I checked my bag, used the porta potty, took a last drink of water and headed to the 1:45-2 hour finish section, not really knowing what to expect for my finish time. Drew Carey made some final strained motivational announcements with a hint of nervousness and unknowing in his voice. The gun went off and about 45 seconds later I crossed the starting line. The first mile was spent dodging in and out of people who were blocking me in. At about the 2nd mile I had reached a rhythm and the runners had spread out a little. I moved along, feeling the humidity more than I liked. I felt pretty good for a while, but by the 10k mark I wondered how I was going to keep it up. We reached the town of Fredericksburg and ran through the historic streets. Although there were a lot of great volunteers on the course I was surprised at how little the community came out to cheer on the runners. There were some people in front of the houses cheering us on and generously handing out lemonade, licorice and gummy bears. Since I run without a watch or an MP3 player I tried to make small talk with other runners. I met mostly locals during the run, including a carefree young man who was running while bouncing a tennis ball while he maintained an 8-minute per mile pace. I asked him if he was training for something that involved bouncing a tennis ball and he said he found it a few miles back and though it would be fun to bounce it.
Just like the Marine Corps Marathon, the half is well-organized largely because of the hundreds of marines who line the course at the water stops, entertainment and cheering sections. They soften a little compared to their usual demeanor with cheers of “lookin’ strong,” “almost there,” and “nice job” in addition to a lot of high fives. At each aid station I took a cup of water, sipped it and poured the rest of it over my head. Even though it was in the 50s the humidity made my face feel hot and flushed. It reminded me of how I felt after high school track practice in upstate New York where it’s also quite humid in May. The majority of the runners wore capri running tights and some even wore long tights and long sleeves. I wore as little as possible—a tank and shorts.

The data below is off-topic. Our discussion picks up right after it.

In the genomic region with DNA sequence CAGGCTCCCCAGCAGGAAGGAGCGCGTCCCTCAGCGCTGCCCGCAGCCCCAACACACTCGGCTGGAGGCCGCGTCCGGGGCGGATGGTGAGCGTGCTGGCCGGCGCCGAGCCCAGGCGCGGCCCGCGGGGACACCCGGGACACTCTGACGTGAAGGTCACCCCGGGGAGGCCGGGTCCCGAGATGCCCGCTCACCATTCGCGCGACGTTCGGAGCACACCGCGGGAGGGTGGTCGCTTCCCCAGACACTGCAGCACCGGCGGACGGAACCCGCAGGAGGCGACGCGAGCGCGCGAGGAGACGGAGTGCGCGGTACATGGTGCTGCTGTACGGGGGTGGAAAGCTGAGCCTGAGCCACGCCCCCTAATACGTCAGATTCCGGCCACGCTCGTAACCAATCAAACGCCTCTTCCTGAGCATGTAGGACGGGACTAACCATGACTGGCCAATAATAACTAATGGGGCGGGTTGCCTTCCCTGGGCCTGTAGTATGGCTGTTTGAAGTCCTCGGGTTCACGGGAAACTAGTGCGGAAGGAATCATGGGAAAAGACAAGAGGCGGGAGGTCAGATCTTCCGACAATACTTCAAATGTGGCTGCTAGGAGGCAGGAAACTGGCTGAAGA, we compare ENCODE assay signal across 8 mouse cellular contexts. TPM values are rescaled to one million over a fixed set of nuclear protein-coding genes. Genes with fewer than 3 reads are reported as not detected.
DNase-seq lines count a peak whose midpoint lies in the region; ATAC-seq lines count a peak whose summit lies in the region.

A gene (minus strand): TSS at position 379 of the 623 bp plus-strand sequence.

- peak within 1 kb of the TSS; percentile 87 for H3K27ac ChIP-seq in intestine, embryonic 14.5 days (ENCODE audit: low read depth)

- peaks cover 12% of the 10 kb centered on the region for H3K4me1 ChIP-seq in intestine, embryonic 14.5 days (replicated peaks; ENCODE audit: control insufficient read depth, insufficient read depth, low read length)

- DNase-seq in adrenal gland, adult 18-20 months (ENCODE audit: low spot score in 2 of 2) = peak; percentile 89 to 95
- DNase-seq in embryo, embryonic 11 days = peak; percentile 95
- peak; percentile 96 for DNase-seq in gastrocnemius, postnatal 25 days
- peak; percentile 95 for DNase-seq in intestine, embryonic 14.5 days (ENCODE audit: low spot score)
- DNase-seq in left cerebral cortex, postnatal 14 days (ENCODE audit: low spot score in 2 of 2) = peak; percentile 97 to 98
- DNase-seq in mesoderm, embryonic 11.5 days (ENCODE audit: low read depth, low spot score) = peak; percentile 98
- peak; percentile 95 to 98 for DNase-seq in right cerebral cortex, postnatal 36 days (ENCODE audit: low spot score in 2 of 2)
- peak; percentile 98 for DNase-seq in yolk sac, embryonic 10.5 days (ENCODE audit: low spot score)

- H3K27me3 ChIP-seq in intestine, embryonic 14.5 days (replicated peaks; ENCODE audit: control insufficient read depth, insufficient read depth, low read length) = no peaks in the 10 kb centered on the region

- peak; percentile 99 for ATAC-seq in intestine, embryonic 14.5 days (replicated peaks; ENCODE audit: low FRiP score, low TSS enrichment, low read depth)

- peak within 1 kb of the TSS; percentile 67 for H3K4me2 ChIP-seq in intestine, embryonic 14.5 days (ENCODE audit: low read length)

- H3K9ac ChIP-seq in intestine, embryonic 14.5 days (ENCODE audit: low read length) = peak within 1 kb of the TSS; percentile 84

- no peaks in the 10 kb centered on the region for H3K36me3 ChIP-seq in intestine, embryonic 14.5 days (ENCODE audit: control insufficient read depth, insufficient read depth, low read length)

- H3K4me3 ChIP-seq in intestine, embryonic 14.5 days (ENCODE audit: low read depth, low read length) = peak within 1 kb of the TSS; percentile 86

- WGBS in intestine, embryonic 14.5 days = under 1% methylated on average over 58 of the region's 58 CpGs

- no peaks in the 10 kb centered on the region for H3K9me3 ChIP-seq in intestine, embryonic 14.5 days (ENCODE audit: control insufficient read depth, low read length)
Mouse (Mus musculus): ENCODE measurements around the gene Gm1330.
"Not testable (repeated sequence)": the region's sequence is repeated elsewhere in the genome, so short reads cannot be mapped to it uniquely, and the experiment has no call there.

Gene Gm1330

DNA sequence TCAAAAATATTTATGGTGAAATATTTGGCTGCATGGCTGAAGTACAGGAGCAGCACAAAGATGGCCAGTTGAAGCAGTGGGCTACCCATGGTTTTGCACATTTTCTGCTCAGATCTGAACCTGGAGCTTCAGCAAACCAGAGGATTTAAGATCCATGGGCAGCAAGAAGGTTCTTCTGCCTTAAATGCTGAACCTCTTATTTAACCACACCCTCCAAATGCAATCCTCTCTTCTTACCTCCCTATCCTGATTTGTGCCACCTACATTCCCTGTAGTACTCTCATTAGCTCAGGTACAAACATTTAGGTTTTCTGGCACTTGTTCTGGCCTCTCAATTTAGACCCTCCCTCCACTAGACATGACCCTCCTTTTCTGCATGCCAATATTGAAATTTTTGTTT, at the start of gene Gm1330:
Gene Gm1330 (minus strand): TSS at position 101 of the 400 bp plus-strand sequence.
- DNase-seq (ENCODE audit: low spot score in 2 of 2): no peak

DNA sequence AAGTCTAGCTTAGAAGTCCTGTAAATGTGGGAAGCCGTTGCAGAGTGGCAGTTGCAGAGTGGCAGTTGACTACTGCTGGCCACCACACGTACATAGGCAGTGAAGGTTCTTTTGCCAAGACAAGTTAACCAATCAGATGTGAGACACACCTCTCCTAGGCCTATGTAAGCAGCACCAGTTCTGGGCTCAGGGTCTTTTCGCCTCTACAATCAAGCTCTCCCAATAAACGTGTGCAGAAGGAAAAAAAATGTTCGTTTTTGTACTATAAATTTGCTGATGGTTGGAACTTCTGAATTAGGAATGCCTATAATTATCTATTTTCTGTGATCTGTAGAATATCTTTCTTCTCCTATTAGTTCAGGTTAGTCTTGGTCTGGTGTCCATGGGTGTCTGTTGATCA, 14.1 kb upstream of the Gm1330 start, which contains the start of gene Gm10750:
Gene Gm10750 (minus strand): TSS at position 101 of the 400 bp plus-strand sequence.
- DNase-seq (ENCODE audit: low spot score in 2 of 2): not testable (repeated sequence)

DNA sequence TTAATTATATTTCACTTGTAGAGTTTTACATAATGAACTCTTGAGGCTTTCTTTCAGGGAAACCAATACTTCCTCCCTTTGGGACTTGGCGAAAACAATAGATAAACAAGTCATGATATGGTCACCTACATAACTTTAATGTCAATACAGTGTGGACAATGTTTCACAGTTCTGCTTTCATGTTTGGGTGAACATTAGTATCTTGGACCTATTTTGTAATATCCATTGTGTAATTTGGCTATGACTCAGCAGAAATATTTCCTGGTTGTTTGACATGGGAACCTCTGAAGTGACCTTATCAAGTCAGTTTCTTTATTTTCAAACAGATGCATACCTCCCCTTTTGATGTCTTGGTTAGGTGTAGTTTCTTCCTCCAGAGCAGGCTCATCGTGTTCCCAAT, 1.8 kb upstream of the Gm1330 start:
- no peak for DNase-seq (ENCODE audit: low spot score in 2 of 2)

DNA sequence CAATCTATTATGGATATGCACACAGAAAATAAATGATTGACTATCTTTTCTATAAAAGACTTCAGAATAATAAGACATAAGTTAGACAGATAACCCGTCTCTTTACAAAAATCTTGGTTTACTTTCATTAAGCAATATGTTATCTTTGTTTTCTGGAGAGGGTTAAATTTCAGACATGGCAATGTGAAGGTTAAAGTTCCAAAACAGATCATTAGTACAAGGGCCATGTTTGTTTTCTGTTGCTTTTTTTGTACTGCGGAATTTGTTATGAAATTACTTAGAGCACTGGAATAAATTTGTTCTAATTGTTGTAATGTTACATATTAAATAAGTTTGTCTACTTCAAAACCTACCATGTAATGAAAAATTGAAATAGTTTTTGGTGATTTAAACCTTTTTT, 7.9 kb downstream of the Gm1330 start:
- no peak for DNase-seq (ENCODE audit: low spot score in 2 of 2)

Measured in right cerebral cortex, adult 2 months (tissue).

After running through Fredericksburg and right by my hotel, where I was tempted to stop, we ran along the beautiful Rappahannock River. I started thinking to myself, “I’m in the homestretch, only about a 5K to go” and “I love 5Ks, this is going to be fine.” But it was not fine. The last 5K was mostly uphill. I slowed down and everyone started passing me. I thought, “I’m from Montana. We are surrounded by mountains, why can’t I run Virginia hills and why are these city eastern folk passing me?” I was disappointed in myself, but I thought of it as good training for the Pengelly Double Dip and realized that I needed to run a lot more hills when I returned to Missoula.